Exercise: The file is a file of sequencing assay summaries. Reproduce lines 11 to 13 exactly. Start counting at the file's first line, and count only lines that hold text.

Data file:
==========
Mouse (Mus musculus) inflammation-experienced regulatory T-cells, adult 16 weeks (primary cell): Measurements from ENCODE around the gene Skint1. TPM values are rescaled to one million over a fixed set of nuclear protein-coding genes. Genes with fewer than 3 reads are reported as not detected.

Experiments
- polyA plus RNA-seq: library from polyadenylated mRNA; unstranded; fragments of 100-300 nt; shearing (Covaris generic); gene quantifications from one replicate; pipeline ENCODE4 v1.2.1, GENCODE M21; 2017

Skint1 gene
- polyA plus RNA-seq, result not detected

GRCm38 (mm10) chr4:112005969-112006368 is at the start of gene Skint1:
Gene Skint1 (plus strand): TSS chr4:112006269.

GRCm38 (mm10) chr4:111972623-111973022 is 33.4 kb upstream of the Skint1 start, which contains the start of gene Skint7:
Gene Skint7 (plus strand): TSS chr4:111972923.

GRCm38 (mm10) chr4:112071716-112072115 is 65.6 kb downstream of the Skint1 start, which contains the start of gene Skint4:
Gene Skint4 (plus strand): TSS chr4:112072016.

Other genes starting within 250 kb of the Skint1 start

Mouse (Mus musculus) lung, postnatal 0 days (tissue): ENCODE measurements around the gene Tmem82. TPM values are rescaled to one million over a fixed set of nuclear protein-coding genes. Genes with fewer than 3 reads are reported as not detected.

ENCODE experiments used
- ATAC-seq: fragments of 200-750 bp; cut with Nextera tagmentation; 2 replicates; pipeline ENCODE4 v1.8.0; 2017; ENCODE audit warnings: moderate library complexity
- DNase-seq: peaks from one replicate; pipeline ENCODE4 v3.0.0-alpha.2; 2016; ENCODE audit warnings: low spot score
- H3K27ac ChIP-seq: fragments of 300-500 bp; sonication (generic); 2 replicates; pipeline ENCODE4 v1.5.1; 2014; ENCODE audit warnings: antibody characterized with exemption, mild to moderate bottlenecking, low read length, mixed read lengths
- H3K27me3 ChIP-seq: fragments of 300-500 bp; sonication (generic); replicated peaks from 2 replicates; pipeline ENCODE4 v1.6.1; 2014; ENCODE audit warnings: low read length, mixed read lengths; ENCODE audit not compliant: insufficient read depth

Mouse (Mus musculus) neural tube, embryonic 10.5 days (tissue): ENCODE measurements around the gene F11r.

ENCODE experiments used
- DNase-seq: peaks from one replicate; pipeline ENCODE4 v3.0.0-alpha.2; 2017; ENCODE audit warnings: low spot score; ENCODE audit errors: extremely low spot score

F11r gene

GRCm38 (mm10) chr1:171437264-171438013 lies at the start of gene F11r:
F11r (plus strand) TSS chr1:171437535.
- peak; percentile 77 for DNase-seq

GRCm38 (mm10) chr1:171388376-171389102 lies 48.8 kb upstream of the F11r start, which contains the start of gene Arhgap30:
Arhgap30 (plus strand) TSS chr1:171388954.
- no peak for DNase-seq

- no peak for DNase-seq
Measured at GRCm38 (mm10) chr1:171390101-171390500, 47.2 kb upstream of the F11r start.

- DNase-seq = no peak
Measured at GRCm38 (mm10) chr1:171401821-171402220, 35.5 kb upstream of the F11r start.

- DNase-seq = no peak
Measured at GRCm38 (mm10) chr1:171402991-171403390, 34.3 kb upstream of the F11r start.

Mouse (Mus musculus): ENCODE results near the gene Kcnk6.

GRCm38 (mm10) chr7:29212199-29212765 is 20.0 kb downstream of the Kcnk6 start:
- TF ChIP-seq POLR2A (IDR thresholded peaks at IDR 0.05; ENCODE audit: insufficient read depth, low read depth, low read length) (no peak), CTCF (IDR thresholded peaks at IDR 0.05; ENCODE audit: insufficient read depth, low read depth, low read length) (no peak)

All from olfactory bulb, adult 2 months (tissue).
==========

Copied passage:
Gene Skint4 (plus strand): TSS chr4:112072016.

Other genes starting within 250 kb of the Skint1 start

Mouse (Mus musculus) lung, postnatal 0 days (tissue): ENCODE measurements around the gene Tmem82. TPM values are rescaled to one million over a fixed set of nuclear protein-coding genes. Genes with fewer than 3 reads are reported as not detected.